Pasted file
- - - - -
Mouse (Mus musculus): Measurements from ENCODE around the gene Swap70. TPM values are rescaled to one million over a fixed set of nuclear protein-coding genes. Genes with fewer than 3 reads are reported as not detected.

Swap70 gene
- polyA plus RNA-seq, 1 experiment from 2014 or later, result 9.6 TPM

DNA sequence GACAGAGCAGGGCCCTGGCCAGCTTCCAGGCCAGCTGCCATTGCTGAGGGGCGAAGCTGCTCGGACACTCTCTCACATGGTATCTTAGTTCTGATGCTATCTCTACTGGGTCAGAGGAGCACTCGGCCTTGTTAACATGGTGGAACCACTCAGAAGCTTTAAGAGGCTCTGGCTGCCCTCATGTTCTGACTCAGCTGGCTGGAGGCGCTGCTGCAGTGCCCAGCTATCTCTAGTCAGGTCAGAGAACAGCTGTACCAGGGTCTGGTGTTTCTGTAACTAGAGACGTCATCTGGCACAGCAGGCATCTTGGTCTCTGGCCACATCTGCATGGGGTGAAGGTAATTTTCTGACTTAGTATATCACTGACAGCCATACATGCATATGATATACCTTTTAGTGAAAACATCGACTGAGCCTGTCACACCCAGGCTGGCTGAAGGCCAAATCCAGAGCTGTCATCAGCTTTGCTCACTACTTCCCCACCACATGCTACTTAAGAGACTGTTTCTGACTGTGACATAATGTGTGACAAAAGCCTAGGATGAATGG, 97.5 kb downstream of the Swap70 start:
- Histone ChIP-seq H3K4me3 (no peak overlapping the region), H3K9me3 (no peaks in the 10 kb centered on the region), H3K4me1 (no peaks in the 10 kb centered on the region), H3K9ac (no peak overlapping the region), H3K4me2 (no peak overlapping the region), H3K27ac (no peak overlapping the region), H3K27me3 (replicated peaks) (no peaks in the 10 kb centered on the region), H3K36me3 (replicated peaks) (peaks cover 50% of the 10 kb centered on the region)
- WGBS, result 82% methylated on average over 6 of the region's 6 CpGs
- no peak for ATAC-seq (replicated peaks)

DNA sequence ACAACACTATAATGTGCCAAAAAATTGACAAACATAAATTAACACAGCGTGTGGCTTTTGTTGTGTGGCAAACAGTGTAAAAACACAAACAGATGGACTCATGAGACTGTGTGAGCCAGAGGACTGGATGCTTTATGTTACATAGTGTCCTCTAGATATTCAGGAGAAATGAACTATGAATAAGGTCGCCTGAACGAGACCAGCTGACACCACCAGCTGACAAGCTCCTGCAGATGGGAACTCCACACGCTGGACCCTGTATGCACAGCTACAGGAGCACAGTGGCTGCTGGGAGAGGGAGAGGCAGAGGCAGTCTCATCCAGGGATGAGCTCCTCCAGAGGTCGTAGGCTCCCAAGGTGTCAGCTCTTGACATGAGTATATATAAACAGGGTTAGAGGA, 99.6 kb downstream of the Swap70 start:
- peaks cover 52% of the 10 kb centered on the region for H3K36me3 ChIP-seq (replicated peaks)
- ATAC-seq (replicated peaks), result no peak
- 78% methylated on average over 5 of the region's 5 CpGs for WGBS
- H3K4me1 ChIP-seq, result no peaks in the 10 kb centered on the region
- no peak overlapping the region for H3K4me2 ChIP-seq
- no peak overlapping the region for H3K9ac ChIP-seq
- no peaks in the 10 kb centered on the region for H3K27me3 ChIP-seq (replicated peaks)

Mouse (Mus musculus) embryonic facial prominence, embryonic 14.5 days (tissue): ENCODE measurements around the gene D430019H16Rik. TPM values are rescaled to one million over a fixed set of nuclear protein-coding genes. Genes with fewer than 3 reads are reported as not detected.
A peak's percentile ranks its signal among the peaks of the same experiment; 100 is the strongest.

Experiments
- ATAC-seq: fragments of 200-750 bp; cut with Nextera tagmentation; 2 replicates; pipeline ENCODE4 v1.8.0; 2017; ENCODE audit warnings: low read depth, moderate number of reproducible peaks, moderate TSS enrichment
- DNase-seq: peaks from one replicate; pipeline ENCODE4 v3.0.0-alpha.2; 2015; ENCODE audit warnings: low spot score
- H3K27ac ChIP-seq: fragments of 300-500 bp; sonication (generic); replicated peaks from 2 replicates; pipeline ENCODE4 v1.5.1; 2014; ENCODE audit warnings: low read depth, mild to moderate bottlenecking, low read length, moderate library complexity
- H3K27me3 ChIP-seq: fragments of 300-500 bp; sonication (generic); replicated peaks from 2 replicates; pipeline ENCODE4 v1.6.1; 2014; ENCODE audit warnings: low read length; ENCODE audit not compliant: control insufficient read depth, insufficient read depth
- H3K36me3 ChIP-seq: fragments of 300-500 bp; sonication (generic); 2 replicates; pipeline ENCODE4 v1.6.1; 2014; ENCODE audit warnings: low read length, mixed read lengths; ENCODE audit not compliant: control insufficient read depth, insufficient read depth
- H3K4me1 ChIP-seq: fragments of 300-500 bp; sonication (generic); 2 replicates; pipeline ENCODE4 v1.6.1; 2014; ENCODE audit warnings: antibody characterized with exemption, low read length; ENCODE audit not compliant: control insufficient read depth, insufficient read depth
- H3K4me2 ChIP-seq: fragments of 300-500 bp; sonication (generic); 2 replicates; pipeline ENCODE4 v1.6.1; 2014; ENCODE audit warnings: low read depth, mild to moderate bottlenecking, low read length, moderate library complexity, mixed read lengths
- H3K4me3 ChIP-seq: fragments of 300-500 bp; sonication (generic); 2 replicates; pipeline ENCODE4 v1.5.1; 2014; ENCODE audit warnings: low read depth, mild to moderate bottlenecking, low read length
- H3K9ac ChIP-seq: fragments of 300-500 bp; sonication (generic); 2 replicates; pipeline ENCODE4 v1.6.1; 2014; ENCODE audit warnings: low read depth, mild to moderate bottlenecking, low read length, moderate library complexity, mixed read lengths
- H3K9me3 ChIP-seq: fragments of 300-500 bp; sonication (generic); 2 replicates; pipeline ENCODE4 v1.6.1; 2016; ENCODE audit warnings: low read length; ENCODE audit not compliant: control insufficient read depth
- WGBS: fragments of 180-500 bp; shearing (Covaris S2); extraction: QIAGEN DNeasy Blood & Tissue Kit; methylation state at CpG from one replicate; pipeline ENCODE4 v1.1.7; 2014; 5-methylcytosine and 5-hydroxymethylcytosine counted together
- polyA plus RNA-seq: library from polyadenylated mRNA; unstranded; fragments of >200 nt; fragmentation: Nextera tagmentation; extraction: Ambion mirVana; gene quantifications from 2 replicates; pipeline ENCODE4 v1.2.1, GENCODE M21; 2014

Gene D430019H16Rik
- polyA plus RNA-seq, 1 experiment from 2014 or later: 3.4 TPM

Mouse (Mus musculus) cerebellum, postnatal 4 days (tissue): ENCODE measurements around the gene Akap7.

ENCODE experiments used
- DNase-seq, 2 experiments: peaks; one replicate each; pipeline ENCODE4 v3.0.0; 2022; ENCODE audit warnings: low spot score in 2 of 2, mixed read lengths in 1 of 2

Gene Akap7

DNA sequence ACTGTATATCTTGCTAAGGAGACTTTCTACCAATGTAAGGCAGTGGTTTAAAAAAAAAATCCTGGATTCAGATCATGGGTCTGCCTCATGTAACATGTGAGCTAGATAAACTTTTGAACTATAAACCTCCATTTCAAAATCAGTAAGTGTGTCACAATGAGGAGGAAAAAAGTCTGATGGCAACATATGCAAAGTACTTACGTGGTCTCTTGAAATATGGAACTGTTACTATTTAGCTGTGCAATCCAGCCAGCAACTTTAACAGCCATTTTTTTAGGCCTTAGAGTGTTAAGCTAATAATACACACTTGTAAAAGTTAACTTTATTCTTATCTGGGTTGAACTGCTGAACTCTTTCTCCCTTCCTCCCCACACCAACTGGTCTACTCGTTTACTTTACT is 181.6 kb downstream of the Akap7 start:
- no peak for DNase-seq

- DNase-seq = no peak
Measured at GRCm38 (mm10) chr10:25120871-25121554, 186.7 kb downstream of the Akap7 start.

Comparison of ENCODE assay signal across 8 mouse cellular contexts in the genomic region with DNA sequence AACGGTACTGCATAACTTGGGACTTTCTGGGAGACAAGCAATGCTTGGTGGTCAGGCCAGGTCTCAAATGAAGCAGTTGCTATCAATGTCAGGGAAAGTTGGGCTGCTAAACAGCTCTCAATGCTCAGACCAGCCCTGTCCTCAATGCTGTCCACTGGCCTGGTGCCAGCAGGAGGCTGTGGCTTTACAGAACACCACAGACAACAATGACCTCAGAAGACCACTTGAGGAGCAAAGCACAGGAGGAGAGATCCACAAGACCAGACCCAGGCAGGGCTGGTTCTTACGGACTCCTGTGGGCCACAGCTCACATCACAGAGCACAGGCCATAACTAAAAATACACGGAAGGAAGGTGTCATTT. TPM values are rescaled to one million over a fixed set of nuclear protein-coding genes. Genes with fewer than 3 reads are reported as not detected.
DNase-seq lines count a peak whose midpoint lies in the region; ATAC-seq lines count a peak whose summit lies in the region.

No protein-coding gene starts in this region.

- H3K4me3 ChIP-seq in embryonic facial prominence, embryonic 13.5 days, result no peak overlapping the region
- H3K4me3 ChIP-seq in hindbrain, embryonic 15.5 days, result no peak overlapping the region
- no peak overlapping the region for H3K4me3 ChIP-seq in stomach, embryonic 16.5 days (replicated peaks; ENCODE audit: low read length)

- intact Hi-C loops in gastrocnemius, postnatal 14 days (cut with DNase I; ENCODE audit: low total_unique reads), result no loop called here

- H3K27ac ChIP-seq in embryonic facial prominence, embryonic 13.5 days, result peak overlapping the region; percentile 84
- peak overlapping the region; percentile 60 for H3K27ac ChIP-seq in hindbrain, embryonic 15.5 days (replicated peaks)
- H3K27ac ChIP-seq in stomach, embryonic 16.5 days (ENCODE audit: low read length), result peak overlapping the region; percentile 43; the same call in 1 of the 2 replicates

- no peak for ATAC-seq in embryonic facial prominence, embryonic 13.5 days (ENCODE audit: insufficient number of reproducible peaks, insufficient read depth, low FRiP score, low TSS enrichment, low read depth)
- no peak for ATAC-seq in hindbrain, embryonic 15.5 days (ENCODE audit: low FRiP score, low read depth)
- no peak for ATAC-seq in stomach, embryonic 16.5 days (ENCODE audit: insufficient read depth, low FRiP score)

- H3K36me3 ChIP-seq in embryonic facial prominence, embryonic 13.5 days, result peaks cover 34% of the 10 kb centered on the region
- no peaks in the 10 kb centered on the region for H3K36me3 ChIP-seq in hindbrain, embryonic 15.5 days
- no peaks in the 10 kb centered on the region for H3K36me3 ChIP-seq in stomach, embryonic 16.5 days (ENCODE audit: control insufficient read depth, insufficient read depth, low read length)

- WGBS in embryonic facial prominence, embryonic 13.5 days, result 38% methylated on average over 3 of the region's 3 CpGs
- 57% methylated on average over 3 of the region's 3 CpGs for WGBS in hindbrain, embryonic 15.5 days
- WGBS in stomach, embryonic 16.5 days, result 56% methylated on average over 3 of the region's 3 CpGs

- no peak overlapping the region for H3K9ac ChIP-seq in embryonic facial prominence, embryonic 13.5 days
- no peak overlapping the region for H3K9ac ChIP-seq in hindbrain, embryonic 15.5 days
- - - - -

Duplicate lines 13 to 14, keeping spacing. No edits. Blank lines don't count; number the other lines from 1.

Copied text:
- no peak overlapping the region for H3K4me2 ChIP-seq
- no peak overlapping the region for H3K9ac ChIP-seq